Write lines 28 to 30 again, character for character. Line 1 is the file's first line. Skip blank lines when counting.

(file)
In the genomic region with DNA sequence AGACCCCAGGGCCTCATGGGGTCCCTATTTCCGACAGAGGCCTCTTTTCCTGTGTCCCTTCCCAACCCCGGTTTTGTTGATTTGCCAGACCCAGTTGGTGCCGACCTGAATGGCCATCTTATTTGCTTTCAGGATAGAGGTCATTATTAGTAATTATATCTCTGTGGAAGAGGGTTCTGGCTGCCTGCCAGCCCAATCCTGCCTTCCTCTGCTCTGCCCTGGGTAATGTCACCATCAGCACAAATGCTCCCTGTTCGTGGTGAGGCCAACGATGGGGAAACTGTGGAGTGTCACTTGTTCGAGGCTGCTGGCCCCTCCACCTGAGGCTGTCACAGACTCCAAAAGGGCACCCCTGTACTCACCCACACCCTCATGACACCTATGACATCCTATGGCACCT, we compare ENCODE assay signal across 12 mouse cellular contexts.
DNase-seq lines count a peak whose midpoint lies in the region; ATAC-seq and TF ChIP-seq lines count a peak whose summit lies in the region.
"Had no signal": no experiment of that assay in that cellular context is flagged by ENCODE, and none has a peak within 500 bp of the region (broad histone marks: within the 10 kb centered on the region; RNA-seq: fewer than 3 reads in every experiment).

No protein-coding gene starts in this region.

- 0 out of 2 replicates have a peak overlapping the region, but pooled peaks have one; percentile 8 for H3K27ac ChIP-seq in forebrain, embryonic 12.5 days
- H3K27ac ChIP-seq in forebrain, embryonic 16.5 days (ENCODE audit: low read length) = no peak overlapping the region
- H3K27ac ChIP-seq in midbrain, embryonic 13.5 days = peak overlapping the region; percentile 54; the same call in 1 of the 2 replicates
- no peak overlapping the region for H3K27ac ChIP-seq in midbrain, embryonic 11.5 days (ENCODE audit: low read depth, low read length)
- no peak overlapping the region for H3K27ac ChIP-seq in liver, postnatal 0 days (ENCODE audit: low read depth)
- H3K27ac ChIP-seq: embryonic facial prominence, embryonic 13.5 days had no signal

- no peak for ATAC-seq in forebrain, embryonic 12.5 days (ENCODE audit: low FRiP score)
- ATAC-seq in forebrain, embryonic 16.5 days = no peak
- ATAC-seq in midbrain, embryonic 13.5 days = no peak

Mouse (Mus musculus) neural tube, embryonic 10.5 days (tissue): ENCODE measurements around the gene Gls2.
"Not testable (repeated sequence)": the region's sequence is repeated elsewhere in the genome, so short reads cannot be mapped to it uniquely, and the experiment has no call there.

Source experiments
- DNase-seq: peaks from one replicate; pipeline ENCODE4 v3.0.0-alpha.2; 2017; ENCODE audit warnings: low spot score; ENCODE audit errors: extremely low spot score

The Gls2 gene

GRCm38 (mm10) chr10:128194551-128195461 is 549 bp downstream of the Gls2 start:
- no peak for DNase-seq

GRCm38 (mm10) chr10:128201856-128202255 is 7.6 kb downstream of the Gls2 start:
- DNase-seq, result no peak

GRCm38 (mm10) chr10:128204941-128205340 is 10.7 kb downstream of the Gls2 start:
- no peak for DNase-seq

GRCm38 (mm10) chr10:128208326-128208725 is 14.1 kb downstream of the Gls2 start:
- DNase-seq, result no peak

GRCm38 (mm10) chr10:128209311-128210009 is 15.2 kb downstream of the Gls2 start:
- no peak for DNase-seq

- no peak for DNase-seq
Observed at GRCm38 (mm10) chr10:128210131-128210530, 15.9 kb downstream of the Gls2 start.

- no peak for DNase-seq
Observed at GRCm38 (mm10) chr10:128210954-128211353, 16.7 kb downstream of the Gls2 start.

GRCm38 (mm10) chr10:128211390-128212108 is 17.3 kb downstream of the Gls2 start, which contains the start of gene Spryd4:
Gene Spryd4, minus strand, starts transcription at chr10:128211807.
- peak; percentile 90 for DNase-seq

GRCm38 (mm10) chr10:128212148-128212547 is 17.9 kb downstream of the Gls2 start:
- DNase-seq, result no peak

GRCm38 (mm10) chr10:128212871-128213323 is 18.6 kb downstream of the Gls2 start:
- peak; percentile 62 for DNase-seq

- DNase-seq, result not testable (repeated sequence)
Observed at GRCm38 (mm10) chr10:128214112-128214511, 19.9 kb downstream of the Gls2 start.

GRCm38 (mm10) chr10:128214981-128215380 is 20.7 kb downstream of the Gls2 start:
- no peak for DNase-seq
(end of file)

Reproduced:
- no peak for DNase-seq

- no peak for DNase-seq
Observed at GRCm38 (mm10) chr10:128210131-128210530, 15.9 kb downstream of the Gls2 start.